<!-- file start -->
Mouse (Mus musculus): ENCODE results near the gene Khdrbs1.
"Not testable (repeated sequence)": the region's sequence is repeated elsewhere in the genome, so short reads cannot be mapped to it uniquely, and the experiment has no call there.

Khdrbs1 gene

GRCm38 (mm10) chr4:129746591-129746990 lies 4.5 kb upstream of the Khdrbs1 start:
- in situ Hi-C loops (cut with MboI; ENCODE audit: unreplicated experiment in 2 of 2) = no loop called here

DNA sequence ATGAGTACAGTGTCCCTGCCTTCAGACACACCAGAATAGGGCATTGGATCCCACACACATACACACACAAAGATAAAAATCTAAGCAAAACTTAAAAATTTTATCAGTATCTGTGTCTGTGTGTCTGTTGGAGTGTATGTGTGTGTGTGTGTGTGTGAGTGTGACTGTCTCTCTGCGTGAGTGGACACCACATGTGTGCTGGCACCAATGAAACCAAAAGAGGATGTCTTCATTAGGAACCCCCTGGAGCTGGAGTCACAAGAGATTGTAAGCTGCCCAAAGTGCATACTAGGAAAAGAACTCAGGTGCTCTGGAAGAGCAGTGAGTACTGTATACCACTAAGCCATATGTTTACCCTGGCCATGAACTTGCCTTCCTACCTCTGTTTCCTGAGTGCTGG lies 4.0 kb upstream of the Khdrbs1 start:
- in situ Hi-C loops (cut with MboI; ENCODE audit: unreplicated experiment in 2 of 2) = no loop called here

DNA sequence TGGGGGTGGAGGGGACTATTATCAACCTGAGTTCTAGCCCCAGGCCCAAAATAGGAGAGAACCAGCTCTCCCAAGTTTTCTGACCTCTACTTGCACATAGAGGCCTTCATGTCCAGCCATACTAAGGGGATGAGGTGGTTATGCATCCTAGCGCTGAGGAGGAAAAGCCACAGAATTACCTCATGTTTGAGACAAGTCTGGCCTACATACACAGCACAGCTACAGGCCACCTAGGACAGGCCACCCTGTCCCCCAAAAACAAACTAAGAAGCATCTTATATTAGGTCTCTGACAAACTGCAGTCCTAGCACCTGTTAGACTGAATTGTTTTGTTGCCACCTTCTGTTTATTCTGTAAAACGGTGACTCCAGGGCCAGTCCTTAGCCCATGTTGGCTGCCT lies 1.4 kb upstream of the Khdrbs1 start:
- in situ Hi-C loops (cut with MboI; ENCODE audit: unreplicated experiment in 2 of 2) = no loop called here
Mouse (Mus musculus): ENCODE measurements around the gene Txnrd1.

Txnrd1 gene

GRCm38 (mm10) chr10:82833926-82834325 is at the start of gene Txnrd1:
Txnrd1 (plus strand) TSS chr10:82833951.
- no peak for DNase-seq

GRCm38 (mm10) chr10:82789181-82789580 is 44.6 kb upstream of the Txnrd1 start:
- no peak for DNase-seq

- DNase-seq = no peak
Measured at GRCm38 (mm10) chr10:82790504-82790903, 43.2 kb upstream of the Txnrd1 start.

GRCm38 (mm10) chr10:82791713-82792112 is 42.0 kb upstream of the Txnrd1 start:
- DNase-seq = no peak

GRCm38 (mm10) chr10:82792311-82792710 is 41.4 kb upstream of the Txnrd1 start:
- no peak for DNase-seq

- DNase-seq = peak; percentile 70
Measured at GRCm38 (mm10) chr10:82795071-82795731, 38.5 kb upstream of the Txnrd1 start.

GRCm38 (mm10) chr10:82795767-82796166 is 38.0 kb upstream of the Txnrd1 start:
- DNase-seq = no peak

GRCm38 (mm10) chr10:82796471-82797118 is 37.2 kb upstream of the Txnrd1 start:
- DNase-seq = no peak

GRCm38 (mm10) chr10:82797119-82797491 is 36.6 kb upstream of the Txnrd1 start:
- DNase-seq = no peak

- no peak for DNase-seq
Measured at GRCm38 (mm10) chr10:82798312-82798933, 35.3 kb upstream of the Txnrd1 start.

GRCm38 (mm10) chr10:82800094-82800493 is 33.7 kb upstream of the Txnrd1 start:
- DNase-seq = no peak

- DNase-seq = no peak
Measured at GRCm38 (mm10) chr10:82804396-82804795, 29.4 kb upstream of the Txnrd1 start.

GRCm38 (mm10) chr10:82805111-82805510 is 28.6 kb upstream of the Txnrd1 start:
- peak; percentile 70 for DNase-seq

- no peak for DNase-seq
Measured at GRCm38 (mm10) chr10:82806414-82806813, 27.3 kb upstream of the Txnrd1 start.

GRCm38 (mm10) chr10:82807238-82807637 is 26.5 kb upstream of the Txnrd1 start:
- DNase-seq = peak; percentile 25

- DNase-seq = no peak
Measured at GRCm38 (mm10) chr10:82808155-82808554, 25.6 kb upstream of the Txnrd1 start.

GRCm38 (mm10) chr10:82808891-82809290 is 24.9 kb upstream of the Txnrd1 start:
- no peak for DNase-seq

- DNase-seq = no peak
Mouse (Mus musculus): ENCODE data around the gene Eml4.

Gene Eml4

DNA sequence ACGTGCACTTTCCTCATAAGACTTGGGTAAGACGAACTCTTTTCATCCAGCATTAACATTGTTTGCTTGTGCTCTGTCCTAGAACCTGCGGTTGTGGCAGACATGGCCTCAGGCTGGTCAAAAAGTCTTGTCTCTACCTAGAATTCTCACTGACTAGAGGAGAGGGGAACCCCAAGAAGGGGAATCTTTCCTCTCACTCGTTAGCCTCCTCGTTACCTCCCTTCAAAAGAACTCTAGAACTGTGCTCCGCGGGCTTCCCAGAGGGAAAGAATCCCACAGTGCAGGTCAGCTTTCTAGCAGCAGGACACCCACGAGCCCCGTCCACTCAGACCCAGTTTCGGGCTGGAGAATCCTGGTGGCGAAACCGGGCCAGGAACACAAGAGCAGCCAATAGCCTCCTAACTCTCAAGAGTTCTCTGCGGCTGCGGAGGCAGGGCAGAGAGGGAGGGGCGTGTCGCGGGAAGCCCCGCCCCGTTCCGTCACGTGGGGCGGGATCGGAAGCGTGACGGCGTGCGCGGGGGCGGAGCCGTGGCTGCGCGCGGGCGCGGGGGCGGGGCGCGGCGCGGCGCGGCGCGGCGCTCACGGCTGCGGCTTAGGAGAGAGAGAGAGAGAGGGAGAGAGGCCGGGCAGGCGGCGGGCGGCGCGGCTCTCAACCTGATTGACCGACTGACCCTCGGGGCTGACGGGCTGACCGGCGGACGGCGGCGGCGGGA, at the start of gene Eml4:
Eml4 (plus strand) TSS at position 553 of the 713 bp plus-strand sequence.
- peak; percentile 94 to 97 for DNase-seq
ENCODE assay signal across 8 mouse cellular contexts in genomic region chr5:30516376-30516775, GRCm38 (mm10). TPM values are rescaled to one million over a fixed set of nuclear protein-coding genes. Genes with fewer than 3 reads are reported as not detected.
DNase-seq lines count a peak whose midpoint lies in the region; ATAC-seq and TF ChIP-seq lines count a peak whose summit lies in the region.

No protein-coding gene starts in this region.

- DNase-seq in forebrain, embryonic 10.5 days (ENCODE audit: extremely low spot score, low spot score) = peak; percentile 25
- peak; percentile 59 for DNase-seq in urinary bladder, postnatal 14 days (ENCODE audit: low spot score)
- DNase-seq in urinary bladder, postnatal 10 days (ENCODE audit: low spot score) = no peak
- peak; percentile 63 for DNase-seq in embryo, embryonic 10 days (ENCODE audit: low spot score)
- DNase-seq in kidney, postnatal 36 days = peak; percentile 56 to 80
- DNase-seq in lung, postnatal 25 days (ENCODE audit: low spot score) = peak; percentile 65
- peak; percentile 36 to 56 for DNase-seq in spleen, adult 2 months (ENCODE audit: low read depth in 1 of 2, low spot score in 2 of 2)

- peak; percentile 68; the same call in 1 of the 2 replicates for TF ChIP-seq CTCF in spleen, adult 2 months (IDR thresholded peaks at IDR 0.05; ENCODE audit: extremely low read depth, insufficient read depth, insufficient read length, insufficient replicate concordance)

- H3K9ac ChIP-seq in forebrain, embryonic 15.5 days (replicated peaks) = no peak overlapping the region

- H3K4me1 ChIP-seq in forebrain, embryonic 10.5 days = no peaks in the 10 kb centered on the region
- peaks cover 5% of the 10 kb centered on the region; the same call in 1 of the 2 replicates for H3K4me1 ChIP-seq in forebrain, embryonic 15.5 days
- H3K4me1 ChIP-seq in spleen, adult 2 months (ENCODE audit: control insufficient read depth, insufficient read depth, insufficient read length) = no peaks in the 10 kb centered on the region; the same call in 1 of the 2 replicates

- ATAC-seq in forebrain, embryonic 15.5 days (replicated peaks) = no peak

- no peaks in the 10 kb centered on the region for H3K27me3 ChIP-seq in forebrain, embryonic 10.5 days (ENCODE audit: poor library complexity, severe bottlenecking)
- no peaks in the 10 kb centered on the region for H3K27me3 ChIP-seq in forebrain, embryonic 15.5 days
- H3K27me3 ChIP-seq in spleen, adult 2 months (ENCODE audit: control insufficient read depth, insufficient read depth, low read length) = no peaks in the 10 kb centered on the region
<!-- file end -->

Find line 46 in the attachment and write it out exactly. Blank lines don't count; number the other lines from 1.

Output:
- no peak for DNase-seq